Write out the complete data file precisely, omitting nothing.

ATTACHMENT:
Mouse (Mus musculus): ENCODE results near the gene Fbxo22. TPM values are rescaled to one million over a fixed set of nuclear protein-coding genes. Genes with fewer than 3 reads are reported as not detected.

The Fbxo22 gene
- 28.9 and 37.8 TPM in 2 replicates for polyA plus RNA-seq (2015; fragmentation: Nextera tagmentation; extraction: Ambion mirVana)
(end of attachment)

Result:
Mouse (Mus musculus): ENCODE results near the gene Fbxo22. TPM values are rescaled to one million over a fixed set of nuclear protein-coding genes. Genes with fewer than 3 reads are reported as not detected.

The Fbxo22 gene
- 28.9 and 37.8 TPM in 2 replicates for polyA plus RNA-seq (2015; fragmentation: Nextera tagmentation; extraction: Ambion mirVana)